Waterfronts have always been interesting to me since they are often funky and usually have lots of history visible.
I live just across the bay from San Francisco and a couple weeks ago I took the ferry over to the waterfront and took some pictures.
The tracks on the San Francisco waterfront were operated by the State Belt Railroad and were standard gauge with a large portion dual-gauged with 3 foot trackage to handle narrow gauge cars ferried over from the south-east bay and north bay.
Here’s a nice bit of old pier left. There are railroad tracks on it as well. This is the remains of Pier 22-1/2. That little bridge in the background is the San Francisco Oakland Bay Bridge. A beautiful bridge in its own right but forever outshone by the nearby Golden Gate bridge.
If you have the free Google Earth application (HIGHLY recommended) you can go right to this location and follow along the next few photos by clicking on the location link here: San Francisco Fireboat 1 Phoenix
Close up showing the girder style (like street traction) track in the old pier.
This bit of pier is near the San Francisco Fire Department’s Fireboat Station No. 1 station which is itself built on a pier. The fireboat was away that morning.
Just south of the Bay Bridge is this tight little space between buildings with the track intact. This is the north side of Pier 26.
A little further south is Red’s Java House. When I first saw this building ten years ago it was very funky. Imagine it without the spiffy new paint.
As I left off last time I had decided to buy a Walthers 90’ turntable instead of scratchbuilding.
Placing it into the rough cut 11” hole I had already cut, it was clearly going to need a bigger (and more perfectly circular!) hole.
The Walther’s turntable needs a 12-1/2” diameter hole. On my trackplan I superimposed that size hole where I had the smaller hole and it was a tight fit, but it did fit.
It is a good idea to read the instructions: closer reading reveals that the turntable needs a 12-5/8” hole. As usual – everything ends up taking a bit more space than you initially plan.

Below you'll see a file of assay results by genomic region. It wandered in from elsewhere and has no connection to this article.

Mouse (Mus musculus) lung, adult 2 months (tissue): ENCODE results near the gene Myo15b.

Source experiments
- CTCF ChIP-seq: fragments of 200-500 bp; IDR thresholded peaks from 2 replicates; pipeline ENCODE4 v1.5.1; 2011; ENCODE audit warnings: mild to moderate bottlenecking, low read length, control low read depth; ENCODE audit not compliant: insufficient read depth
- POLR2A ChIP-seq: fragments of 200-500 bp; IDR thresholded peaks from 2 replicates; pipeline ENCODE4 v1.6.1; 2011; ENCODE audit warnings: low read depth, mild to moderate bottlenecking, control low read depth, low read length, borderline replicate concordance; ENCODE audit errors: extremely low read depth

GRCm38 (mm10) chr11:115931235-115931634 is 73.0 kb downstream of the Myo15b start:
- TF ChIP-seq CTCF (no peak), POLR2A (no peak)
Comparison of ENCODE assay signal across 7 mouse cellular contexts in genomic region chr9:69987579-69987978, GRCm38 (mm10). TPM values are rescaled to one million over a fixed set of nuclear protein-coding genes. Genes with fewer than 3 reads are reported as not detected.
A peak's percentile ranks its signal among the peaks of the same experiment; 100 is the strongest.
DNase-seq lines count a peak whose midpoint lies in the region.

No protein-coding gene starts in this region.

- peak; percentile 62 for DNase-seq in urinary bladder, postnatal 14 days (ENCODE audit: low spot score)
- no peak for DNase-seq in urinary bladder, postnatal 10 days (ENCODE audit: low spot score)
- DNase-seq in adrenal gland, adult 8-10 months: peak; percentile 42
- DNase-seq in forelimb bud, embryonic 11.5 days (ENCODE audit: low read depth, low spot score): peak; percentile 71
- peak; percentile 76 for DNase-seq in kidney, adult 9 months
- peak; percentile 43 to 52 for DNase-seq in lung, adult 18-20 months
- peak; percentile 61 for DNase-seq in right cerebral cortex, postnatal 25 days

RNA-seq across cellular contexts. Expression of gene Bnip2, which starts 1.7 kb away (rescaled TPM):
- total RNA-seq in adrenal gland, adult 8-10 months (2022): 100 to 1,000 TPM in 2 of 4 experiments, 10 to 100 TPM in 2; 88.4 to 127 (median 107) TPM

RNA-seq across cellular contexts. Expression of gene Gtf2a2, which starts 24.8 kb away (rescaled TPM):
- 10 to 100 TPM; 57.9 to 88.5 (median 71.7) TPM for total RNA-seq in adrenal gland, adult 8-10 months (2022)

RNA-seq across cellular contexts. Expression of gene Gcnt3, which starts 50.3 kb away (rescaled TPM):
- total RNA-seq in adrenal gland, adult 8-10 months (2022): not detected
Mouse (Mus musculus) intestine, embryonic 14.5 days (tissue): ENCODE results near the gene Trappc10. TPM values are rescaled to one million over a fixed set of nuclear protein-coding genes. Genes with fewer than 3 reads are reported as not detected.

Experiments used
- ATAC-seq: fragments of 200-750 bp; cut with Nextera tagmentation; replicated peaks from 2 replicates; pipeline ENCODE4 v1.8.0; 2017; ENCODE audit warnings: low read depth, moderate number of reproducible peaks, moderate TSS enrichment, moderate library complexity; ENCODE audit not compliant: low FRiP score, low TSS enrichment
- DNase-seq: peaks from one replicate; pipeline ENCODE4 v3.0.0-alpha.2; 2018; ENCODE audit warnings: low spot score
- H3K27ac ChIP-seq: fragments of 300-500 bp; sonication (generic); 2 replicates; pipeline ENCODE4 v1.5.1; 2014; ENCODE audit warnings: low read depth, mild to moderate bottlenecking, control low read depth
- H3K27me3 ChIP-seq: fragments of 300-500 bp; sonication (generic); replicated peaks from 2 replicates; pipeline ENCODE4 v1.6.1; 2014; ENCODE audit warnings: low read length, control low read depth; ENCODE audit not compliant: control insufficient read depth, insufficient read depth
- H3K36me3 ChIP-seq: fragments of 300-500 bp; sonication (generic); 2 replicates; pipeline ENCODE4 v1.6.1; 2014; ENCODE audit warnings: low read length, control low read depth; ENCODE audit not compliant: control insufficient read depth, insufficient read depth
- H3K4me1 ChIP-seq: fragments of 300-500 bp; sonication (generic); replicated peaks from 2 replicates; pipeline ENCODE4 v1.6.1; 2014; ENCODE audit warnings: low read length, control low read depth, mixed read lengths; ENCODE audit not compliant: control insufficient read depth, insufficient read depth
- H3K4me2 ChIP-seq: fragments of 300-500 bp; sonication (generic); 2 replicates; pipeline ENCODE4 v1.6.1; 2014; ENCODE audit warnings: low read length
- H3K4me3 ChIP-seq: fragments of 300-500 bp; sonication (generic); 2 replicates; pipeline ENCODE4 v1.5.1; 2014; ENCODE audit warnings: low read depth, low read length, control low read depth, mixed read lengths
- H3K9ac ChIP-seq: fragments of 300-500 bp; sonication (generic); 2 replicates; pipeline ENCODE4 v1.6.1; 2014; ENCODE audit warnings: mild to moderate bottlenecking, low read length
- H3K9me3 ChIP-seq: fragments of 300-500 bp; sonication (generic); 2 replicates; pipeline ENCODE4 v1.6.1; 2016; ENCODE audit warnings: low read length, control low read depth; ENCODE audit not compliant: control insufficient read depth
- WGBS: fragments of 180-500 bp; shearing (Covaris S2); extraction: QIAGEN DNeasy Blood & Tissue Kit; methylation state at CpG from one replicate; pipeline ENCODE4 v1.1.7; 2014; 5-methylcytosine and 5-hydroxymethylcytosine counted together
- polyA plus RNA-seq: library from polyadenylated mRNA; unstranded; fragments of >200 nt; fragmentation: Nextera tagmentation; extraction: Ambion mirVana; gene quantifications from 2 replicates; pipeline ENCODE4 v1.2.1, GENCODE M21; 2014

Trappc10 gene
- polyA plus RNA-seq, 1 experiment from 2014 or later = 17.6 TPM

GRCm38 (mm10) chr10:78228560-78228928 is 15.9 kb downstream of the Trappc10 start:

First I needed to draw a really accurate circle on the plywood. Normally this is no big deal but there’s a hole in the plywood where the center needs to be so I clamp a piece of ¼” plywood over the hole from below.
Next I need to mark the center of the circle. The approach tracks to the turntable are already laid out and their centerlines should cross exactly at the center of the circle. Using a flexible clear plastic ruler I draw lines out and where they cross will be the center of the new enlarged hole.
Drawing the first line.
Drawing the second line. Where it crosses the first is the center for the new hole.
From the center just marked I use an inexpensive compass and a sharp pencil set for a 6-5/16” radius to gently mark out the new circle’s outline. This kind of compass works fine as long as you use very little force.
Drill a starter hole for the saber saw.
Cut the hole
Somehow I forgot to take any photos of this step. Maybe it was because I was holding the saw with both hands!
Anyway, I carefully cut the hole with a new blade in the saber saw and with a little bit of shaving the new hole works great.
The edge of my plywood base for the yard area is now dangerously close to the edge of the turntable so I immediately add some pine 1×3 facing boards and use a cargo strap to hold them while I glue and screw them in place.
The plastic lip of the turntable is exactly the same thickness as the ties under my track. Since my track is riding on cork roadbed I need to raise the turntable to match the track height. The easy way to do this is to run a ring of roadbed around the turntable hole to use it as a riser. Then I just cut away the bevel where the approach tracks come in.
I still have to actually assemble the turntable but I’m moving on to laying the track first.